Copyright and royalties are a major issue as well. Mr. [John] Corigliano recalled encountering a student in Beijing who is writing her thesis on his Symphony No. 2, a work neither published nor commercially recorded. She possessed on her computer not only the score to the piece, but a pirated recording as well.
I'm assuming here that Mr. Corigliano was not celebrating this as a triumph of the internet's ability to spread our music all over the world, and if I'm wrong about that I'd love to be informed about it. (I'm less thrilled about a pirated recording, but I don't know the specific circumstances of that, either.)
My point in quoting this is to say that there is a class divide between the haves of the composition world, represented by Mr. Corigliano, and those of us who struggled to be heard and studied. Mr. Wolf's idea, even if it were to be implemented on a modest scale, would be a step in the direction of getting more of us studied, played, and heard.
I agree that there is a class divide, but this is one case in which we do not need to frame the discussion in that way; indeed, this (scores) is one case in which we can make a common cause with a Corigliano.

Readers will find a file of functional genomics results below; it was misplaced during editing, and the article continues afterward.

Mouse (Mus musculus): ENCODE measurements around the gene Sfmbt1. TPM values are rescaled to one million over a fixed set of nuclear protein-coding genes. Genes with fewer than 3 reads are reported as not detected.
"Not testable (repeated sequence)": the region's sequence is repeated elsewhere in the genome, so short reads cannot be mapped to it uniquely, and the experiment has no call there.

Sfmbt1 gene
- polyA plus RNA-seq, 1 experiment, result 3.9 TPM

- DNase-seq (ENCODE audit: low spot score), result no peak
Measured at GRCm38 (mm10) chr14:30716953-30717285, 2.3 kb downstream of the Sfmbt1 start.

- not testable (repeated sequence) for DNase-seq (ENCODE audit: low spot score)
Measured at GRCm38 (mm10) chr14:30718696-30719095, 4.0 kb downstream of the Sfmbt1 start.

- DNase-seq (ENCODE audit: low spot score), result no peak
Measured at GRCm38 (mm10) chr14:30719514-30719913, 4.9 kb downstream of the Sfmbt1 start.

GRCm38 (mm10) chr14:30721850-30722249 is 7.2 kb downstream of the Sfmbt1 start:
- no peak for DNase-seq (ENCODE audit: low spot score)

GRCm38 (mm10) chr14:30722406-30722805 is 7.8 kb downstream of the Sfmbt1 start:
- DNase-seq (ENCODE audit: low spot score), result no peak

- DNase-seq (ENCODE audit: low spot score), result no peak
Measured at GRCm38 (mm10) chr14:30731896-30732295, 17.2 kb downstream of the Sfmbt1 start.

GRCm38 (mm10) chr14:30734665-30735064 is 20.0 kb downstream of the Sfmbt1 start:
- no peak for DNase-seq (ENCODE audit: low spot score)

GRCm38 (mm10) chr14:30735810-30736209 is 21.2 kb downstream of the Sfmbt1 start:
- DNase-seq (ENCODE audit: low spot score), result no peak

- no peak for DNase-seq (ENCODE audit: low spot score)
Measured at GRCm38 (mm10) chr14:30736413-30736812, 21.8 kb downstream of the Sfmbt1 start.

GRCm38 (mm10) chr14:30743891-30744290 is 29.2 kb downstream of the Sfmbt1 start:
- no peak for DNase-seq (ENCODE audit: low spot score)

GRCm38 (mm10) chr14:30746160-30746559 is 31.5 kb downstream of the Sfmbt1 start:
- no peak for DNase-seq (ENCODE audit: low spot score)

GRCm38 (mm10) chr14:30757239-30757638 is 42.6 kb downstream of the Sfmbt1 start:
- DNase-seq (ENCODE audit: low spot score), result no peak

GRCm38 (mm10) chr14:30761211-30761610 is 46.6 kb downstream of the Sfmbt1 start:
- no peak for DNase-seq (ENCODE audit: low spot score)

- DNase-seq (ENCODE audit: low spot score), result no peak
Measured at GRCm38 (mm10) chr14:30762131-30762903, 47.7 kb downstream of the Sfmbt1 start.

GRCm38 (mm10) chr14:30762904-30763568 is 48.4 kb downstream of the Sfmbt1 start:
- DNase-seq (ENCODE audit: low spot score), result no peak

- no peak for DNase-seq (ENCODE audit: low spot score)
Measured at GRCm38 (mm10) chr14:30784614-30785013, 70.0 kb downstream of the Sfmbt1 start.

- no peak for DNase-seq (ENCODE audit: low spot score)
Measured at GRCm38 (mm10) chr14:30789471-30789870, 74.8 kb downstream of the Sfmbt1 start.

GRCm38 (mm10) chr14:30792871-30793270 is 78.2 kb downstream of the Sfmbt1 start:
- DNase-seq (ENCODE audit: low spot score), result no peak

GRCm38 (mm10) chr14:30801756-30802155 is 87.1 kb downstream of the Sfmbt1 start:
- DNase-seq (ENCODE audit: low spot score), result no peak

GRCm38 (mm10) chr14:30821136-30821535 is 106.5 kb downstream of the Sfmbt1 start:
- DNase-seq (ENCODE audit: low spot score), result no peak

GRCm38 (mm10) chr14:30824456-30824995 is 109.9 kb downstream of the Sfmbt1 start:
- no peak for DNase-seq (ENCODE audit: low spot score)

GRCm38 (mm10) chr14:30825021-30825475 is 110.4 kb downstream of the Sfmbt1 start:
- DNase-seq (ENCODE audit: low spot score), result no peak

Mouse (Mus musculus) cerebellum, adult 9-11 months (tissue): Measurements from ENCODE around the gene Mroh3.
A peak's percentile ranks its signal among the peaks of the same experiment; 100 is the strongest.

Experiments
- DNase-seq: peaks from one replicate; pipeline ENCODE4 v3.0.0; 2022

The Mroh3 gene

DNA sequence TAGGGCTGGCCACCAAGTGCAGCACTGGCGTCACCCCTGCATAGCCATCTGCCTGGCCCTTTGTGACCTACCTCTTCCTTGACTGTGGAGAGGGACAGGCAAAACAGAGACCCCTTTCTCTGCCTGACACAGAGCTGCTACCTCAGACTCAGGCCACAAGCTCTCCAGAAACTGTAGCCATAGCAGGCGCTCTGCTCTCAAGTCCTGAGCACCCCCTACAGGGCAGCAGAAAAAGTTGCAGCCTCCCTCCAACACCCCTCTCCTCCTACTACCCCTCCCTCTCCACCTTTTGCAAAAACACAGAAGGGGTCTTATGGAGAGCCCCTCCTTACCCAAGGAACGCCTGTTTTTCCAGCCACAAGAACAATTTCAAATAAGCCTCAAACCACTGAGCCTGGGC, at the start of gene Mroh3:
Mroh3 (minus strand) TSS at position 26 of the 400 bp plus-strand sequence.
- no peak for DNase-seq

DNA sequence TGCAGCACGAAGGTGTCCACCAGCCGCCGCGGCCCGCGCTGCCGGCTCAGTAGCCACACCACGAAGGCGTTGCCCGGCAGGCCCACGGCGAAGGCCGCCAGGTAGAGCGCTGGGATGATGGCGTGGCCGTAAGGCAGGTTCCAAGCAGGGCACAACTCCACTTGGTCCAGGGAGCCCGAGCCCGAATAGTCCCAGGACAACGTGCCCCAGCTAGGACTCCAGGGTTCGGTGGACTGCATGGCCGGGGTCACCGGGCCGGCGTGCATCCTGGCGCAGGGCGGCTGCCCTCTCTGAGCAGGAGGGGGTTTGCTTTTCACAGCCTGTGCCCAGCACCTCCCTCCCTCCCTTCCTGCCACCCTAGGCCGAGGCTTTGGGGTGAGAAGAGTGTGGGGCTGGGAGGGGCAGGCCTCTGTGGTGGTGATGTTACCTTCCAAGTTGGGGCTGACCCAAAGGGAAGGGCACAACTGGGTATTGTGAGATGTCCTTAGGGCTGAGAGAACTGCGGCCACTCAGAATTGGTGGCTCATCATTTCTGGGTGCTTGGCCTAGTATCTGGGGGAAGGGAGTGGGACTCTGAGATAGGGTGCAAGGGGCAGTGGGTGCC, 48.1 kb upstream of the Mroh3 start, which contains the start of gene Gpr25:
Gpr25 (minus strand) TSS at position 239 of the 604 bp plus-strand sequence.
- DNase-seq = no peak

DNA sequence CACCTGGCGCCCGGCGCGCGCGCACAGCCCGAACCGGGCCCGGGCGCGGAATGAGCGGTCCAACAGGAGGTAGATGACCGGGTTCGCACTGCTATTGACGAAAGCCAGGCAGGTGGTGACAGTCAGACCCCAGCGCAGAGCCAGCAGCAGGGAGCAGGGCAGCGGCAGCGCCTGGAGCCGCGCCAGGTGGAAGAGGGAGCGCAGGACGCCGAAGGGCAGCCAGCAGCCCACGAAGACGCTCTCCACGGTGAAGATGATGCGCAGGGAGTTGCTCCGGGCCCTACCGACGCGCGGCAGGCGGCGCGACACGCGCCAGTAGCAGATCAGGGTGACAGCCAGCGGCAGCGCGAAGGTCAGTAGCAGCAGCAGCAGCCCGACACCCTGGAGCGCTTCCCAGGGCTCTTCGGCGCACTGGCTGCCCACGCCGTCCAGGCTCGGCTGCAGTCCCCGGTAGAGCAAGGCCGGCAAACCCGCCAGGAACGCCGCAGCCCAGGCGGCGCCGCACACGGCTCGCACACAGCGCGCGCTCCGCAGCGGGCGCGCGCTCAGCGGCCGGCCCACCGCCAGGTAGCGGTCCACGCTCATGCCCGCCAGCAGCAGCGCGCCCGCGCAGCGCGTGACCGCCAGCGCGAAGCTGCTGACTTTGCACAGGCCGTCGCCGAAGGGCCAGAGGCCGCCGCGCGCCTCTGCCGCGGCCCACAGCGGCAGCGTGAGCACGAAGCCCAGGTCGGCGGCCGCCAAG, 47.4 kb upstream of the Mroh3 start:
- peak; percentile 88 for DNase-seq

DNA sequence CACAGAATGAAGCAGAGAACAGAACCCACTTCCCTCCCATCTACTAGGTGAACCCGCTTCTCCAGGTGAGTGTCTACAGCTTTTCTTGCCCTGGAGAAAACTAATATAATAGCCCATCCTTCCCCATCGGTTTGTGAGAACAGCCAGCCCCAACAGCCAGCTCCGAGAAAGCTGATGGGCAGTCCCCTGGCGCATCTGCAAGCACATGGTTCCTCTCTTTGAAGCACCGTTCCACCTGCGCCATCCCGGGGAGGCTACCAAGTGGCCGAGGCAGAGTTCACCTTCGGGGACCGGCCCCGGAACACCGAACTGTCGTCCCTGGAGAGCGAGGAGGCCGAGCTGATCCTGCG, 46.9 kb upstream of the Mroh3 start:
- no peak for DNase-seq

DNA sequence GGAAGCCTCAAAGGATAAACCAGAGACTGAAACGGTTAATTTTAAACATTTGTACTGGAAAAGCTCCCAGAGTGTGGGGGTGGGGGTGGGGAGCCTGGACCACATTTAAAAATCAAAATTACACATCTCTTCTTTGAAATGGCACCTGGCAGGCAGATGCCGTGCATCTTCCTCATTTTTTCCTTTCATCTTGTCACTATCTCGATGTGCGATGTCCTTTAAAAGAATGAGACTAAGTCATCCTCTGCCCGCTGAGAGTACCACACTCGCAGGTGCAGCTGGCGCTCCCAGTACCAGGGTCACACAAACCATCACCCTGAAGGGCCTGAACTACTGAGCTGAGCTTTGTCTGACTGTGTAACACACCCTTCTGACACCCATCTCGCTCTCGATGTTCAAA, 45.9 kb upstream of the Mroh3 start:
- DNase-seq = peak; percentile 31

Making scores more widely available does not harm anyone's rights or reduce any income, but it does serve to promote a work, encouraging performances and mechanicals, while at the same time creating a more balanced public representation of the musical achievement of our time.
On the topic of inside versus outside:ReplyDelete
Scores being made publicReplyDelete
Yes it will, it will reduce the number of sales by people who have to buy just to see what the fuss is about.
For some composers, that is much more than the number of people who want to see how they do what they did.